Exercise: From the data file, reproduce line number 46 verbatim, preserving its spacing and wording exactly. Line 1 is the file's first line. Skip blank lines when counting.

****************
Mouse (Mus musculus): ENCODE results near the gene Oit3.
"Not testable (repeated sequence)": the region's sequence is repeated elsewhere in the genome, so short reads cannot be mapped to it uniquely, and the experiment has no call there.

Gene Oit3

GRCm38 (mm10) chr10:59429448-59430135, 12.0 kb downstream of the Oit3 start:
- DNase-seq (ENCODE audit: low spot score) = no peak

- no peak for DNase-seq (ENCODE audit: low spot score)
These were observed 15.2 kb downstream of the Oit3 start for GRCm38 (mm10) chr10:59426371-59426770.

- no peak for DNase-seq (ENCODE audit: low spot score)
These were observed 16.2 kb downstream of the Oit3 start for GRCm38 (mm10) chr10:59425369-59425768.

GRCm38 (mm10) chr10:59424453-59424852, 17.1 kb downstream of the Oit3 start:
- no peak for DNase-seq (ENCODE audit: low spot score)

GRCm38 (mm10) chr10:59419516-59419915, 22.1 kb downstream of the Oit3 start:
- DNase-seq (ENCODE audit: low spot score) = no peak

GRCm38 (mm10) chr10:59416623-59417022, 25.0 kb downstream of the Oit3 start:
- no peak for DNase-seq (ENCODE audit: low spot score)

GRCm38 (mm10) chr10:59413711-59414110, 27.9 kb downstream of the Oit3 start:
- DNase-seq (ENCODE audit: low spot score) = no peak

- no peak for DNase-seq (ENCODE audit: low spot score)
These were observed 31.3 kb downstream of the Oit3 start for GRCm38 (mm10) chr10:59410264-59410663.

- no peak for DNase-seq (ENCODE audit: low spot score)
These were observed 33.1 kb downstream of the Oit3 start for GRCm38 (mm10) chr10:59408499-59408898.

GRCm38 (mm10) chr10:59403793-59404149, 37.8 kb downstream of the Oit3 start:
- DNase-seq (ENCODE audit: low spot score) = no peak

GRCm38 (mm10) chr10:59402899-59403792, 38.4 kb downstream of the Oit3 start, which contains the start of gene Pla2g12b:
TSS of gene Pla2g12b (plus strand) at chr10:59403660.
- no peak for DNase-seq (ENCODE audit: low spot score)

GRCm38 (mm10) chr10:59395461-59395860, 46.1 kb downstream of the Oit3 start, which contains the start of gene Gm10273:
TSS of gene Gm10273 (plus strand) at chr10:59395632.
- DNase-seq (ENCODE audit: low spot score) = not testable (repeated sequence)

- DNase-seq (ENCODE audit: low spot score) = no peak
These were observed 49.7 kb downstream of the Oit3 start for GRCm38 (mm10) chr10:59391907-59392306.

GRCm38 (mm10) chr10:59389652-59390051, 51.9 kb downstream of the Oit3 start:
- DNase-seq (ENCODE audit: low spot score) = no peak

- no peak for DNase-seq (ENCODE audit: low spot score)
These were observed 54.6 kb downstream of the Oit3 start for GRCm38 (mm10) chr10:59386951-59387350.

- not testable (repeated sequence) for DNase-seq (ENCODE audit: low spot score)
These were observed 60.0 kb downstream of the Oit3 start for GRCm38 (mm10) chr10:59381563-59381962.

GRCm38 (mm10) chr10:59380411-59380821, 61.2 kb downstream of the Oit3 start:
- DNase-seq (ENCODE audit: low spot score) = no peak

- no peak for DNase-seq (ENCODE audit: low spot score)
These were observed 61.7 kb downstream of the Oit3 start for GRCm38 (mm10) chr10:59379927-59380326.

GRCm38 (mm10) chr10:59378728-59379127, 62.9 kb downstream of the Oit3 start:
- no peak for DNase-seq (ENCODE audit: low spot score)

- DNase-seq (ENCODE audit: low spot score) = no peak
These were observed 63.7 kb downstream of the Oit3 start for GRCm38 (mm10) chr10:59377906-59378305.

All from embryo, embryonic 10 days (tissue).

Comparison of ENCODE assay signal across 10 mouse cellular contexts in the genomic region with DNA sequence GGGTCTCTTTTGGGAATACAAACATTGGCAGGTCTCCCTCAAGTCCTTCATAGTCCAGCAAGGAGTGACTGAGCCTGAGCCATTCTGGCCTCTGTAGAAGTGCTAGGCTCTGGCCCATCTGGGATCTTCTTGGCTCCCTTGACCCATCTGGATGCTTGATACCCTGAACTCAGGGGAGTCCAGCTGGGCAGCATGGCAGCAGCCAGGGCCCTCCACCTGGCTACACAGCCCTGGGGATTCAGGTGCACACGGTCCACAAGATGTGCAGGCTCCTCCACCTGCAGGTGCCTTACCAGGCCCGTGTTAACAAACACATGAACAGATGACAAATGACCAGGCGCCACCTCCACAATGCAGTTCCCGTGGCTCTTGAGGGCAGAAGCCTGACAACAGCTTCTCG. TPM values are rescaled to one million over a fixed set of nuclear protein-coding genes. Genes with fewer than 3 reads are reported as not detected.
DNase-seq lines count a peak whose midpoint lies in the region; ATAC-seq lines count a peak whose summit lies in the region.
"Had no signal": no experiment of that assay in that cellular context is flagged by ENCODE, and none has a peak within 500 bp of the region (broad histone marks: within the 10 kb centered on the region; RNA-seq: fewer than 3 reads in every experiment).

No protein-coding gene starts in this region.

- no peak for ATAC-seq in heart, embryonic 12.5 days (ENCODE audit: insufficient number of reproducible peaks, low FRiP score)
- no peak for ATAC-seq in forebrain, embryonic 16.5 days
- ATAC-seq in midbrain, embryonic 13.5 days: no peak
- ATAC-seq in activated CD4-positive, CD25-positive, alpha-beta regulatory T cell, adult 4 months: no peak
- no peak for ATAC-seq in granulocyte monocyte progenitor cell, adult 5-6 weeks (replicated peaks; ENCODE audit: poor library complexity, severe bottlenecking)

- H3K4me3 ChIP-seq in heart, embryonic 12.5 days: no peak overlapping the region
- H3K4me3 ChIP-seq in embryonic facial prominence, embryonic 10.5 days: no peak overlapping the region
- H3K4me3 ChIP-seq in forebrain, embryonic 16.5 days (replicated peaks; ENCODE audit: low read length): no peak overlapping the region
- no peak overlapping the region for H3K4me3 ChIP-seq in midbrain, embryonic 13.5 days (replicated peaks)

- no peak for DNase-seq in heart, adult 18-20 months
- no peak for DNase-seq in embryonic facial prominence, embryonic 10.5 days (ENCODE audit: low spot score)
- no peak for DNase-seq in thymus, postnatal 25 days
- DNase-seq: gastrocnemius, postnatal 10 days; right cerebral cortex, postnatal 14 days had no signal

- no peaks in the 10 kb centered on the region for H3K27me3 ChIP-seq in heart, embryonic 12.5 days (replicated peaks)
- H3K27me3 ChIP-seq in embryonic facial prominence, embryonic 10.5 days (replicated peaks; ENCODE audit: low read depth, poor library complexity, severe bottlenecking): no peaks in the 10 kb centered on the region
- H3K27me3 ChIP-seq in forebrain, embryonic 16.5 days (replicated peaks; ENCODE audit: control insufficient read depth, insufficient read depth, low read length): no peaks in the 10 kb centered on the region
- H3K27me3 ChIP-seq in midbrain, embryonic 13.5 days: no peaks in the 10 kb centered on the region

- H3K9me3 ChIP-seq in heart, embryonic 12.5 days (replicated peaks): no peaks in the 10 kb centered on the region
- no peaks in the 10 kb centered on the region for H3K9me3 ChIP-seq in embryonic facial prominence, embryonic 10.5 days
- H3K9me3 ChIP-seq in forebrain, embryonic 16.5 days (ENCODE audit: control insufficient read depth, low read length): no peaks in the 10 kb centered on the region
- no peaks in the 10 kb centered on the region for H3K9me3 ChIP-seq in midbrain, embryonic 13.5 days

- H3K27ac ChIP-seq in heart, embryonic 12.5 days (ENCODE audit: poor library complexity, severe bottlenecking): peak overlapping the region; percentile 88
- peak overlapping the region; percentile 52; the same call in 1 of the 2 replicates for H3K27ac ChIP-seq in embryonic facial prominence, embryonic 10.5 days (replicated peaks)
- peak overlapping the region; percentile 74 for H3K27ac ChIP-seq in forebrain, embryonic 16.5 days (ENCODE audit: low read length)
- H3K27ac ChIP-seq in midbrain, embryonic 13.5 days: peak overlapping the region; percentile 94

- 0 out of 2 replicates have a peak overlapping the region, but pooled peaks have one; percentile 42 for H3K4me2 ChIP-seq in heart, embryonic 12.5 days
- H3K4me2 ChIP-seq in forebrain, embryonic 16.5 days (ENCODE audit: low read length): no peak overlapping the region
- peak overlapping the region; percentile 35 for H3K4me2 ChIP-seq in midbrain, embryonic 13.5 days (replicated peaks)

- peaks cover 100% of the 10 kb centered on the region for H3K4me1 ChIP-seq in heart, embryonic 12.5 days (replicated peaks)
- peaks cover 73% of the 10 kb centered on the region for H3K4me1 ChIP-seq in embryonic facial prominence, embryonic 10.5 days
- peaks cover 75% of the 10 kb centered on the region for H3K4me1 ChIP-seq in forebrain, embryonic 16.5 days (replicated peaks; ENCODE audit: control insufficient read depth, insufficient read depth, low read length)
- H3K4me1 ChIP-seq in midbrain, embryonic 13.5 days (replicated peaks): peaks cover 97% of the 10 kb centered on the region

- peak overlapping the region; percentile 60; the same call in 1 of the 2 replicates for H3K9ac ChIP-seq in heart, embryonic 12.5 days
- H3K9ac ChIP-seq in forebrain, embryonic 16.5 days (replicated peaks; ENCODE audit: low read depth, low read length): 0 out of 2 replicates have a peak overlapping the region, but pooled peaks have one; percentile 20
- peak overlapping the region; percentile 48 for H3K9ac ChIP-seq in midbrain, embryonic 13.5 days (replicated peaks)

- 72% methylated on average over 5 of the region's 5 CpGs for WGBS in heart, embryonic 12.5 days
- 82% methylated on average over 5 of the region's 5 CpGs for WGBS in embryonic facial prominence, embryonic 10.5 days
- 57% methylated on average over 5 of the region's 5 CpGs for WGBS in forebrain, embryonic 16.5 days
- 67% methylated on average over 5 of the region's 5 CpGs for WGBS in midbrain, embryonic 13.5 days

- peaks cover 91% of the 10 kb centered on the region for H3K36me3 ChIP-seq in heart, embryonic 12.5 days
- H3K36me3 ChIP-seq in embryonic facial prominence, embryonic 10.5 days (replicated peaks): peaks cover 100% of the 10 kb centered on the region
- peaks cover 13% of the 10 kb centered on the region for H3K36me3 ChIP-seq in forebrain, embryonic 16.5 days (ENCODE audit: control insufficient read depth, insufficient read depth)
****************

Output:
All from embryo, embryonic 10 days (tissue).